Sir John Fielding, a blind 18th-century London judge, is back in his Bow Street offices along with his young assistant Jeremy in this seventh installment in Bruce Alexander's well-crafted, intricately plotted series. When a crime spree in a well-to-do neighborhood not far from Sir John's home turns from robbery to murder, and witnesses identify the perpetrators as black men, the focus shifts from police work to prejudice. When the criminals are ultimately revealed to be white men in blackface, Jeremy and Sir John must look deeper into the hearts and minds of their neighbors to discover the real motive for the attacks and cast off their own biases before solving the crime. Alexander draws an accurate picture of racial hypocrisy in an era when slavery, though banned in England, was permitted in its colonies. He gets all the period details right, and his two sleuths get more interesting with every new outing in this historical series. --Jane Adams
From Publishers Weekly
Effectively combining the formality of 18th-century London with lively storytelling, the pseudonymous Alexander weds a tale of brutal robberies to the famous Somerset case, which revealed the many inconsistencies of British law as applied to slaves and slave ownership, in this latest outing for blind magistrate Sir John Fielding. A gang of robbers has begun invading wealthy homes, gaining entrance by subterfuge, herding the household staff into cellar or kitchen and in short order making off with as many valuables as possible. Organized and effective, the gang is also deadlyDexecuting one man and threatening others who hesitate to cooperate. The gang is notable because all its members appear to be black men. As more robberies occur, the outrage grows and threatens respectable blacks such as tutor Robert Burnham and Frank Barber, a member of Samuel Johnson's household. The criminals are even bold enough to attempt an attack on Sir John himself. Sir John provides the brain power and education while young Jeremy Proctor, his assistant and narrator, supplies legs, eyes and enthusiasm. Since the introduction of their partnership in Blind Justice (1994), this series has built a loyal following among sophisticated readers who appreciate the accurate period details. With its insights into the British legal system and the peculiar institution of slavery (then banned but still in evidence in Britain), Alexander offers food for thought as well as first-class entertainment that will gain him new fans. (Nov.)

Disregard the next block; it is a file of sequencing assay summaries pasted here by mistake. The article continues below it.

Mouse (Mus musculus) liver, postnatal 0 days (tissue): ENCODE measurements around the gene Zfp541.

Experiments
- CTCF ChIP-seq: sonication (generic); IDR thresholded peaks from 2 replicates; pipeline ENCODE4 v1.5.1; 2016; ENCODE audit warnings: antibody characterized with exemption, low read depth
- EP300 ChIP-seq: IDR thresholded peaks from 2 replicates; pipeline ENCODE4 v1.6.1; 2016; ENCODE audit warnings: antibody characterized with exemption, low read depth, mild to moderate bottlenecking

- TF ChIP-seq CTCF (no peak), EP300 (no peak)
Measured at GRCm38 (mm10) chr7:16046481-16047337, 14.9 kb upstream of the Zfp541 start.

Copyright 2000 Reed Business Information, Inc.